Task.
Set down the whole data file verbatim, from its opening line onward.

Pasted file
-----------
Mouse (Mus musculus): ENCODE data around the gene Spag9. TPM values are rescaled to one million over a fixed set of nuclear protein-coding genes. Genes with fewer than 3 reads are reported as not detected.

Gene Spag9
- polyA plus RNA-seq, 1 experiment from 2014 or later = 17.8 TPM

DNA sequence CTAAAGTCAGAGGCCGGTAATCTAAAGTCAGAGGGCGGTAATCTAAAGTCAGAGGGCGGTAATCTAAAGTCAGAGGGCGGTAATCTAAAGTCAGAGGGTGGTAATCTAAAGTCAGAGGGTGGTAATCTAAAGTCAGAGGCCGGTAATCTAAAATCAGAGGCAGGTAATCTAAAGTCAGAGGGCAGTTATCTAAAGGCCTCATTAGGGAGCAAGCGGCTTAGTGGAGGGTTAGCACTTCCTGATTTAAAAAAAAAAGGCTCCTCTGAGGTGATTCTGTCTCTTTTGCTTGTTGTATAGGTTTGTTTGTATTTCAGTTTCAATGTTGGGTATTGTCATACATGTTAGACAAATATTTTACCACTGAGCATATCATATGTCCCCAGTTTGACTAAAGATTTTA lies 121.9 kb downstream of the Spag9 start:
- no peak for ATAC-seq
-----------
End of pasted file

Mouse (Mus musculus): ENCODE data around the gene Spag9. TPM values are rescaled to one million over a fixed set of nuclear protein-coding genes. Genes with fewer than 3 reads are reported as not detected.

Gene Spag9
- polyA plus RNA-seq, 1 experiment from 2014 or later = 17.8 TPM

DNA sequence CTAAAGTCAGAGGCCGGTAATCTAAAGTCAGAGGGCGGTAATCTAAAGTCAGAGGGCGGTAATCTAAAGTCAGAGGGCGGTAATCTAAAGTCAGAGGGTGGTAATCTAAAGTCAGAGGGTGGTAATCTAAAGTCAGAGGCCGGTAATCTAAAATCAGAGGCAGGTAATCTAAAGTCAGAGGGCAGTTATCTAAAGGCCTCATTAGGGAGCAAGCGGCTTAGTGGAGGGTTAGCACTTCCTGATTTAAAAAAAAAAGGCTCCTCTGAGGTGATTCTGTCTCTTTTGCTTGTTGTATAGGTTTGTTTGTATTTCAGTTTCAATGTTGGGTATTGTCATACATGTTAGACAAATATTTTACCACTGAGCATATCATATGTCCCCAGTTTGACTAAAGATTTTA lies 121.9 kb downstream of the Spag9 start:
- no peak for ATAC-seq